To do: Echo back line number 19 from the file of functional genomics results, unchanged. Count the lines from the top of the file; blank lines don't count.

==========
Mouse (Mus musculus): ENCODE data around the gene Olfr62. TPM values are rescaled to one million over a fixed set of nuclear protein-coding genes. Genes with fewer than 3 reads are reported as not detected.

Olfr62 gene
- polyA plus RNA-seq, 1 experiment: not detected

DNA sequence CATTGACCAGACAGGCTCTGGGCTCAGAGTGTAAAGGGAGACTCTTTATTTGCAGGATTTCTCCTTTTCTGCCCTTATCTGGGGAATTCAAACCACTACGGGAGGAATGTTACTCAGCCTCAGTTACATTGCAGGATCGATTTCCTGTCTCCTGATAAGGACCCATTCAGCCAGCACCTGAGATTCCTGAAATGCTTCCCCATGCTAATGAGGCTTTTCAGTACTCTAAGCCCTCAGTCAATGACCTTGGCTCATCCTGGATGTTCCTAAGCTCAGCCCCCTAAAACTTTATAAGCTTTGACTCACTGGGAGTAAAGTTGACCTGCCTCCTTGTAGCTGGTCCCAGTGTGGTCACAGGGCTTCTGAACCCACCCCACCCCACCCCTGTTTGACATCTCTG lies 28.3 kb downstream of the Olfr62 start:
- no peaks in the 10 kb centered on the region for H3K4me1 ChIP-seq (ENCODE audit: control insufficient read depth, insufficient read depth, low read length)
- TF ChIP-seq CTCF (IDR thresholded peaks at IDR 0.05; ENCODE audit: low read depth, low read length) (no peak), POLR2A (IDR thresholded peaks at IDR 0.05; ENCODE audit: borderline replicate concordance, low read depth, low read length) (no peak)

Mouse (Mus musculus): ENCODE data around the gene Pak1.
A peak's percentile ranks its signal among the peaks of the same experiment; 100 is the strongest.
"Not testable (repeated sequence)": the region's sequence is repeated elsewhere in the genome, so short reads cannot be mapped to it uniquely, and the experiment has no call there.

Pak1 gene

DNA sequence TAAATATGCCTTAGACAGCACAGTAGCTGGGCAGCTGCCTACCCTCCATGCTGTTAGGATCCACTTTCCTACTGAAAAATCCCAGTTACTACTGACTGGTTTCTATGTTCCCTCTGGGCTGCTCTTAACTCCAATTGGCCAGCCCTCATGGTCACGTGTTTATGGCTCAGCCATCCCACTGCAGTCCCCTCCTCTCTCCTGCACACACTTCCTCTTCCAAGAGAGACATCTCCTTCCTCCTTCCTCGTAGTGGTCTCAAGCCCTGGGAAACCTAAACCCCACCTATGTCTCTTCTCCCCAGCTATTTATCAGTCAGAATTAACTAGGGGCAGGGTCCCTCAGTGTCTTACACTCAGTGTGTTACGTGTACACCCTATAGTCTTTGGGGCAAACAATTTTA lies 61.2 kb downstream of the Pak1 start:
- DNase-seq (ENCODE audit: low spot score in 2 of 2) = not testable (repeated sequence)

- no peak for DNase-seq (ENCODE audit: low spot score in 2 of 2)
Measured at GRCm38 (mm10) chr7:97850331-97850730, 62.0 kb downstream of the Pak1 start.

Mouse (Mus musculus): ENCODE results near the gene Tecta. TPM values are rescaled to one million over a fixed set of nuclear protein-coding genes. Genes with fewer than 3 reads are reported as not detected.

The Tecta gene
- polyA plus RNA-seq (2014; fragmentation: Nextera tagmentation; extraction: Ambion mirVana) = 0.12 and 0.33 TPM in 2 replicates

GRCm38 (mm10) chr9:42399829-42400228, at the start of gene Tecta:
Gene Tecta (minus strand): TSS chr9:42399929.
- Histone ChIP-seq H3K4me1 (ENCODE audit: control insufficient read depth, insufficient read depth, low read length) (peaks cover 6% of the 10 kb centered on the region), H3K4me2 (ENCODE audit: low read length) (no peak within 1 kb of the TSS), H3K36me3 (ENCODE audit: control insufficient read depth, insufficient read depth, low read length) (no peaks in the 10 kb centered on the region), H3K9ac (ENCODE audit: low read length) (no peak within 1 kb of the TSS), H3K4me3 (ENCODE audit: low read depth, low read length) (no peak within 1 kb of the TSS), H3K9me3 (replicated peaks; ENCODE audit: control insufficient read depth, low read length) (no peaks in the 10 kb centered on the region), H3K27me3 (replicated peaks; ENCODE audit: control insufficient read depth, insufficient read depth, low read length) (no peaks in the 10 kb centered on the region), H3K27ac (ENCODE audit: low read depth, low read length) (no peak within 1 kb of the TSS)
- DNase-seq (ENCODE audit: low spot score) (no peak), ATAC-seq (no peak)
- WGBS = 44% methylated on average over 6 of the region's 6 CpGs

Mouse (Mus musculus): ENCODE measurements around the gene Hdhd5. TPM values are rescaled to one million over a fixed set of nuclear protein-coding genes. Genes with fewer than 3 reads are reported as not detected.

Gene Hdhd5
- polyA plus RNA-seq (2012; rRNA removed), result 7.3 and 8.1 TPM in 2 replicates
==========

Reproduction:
Gene Tecta (minus strand): TSS chr9:42399929.